Kindergarten is a unique world. Keep reading for some tips for teaching kindergarten to help you thrive as a teacher.
Whew! You have an essential role as a kindergarten teacher. Some days you will be covered in tears, boogers, and other unmentionable fluids all before lunch.
It takes a special kind of person to preserver through teaching kindergarten.
By caring about how you teach and looking for tips for teaching kindergarten, you show that you are a good teacher because you want the best for your students.
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Tips for Teaching Kindergarten
Play is Important
It is so easy to get caught up in the standards and the must-dos on your lesson plans.
Everything you do in your classroom has to be calculated and have a purpose.
But research shows that kids learn best through play in the early years (all the way up to age 8!).
Kids can learn speaking, communicating, decision-making, taking turns, character development, and so many other skills all through free play.
Giving your littles time to play and enjoy themselves is important to keep them happy and willing to do work.
Take Brain Breaks
Students that are five can only focus for five minutes. Students that are six can focus for six minutes.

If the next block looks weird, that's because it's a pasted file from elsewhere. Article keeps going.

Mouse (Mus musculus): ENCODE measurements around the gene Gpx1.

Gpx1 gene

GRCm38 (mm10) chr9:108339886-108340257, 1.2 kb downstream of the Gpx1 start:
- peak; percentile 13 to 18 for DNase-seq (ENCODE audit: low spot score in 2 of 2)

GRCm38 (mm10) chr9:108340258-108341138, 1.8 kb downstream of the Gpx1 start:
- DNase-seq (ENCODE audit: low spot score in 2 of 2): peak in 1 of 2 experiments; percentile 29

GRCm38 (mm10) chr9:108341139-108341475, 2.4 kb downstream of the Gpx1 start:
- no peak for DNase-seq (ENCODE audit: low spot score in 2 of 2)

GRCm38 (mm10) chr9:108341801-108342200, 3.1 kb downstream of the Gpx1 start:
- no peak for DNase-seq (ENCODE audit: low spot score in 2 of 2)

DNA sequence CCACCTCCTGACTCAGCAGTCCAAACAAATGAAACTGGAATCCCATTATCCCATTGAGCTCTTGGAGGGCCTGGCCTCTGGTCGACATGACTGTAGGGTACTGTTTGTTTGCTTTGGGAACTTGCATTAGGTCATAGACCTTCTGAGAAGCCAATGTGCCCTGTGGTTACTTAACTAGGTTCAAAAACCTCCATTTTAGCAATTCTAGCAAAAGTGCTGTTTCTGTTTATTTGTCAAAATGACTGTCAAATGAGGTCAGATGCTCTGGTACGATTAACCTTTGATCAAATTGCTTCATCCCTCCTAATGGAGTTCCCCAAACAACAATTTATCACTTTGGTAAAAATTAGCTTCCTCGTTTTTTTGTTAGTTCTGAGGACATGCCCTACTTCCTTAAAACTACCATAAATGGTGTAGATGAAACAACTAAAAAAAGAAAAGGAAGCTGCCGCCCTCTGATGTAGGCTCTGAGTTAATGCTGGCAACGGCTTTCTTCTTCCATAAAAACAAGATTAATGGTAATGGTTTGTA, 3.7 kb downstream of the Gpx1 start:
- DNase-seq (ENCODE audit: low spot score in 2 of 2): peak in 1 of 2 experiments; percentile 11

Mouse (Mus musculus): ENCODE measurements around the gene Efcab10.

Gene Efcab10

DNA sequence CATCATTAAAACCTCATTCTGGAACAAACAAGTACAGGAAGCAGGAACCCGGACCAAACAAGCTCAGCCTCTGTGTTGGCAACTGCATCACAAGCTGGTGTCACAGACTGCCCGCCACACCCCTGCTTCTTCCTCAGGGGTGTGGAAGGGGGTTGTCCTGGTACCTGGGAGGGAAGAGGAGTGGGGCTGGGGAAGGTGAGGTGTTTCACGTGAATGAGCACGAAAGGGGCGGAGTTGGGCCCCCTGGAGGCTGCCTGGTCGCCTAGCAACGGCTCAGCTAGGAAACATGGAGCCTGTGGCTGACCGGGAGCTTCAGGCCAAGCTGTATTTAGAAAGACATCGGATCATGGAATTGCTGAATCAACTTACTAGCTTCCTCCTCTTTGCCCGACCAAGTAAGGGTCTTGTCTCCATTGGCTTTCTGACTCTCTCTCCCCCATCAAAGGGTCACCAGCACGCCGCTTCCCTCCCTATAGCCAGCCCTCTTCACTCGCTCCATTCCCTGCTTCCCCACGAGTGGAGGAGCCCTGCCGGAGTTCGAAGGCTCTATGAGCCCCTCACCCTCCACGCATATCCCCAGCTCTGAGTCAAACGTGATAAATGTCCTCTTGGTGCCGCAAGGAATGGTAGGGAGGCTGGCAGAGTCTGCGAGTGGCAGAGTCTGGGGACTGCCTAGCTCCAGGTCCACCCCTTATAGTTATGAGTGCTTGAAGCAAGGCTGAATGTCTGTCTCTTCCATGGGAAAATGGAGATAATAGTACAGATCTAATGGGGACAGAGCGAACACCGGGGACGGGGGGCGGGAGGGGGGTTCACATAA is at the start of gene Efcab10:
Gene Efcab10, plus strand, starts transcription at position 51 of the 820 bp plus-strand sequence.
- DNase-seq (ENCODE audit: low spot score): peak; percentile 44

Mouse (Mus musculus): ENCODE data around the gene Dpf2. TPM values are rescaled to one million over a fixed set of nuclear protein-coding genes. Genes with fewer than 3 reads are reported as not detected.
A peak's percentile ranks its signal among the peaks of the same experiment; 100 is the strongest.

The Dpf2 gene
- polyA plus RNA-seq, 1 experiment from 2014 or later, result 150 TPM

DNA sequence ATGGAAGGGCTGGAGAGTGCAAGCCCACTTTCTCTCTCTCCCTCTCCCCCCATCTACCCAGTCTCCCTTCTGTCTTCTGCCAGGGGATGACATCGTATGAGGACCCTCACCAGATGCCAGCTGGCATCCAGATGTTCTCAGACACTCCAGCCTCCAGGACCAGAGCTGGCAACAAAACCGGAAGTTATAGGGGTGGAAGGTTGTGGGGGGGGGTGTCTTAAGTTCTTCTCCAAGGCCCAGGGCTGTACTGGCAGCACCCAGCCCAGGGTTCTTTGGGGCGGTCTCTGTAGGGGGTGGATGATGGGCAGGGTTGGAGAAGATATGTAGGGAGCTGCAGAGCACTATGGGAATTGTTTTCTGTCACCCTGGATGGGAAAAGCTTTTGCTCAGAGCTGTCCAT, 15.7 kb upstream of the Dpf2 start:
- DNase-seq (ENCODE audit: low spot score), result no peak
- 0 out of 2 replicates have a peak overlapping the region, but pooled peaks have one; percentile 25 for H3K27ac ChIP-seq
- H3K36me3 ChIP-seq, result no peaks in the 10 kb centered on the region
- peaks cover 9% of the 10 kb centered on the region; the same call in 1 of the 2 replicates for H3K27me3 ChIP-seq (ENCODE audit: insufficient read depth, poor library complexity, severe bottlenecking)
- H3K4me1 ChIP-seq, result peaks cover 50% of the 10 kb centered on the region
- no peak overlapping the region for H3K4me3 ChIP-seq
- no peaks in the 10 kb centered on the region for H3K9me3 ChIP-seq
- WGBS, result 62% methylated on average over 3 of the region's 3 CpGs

When teaching a lesson, schedule a brain break when switching subjects.
This can be as simple as having them skip to the door and back to their seats, or it can be a brain break fitness video.
There are also movement or brain break cards you can download and pull a few of those to do while you are transitioning.
The Best Brain Breaks for Kids is a great post to help you get started with brain breaks.
Make Your Day Predictable
Visual schedule cards are a must in kindergarten.
One of the best tips for teaching kindergarten is to stick to a schedule.
If the schedule changes daily because your specials are at different times each day (ugh), have schedule cards with pictures on them.
A book for reading, numbers for math, a music note for music, an apple for snack time, etc., will help your nonreaders to know what is coming next.
Having the schedule posted will stop some of the “what are we doing now!?” questions.
Plus, if your students know what is coming next, then they can be better prepared for it.
If you are homeschooling, check out our post about making a homeschool schedule.
Kids thrive on laughter and games. Letting your guard down and being silly with your littles shows them that you are human and that you are someone they would want to be around.
Play with them at recess, tell them jokes, and mispronounce something to let them correct you.
Kindergarteners are visual people. They struggle to picture things in their brains.
By making lessons hands-on, you are helping them to understand it better.
Find ways to make learning hands-on.
Let your students use items to help solidify their learning.
We have some great posts about How to Teach Shapes to Kindergarten Students, Homeschool Kindergarten Supplies, and How to Teach Tens and Ones to Kindergarten that all go into more detail about hands-on learning.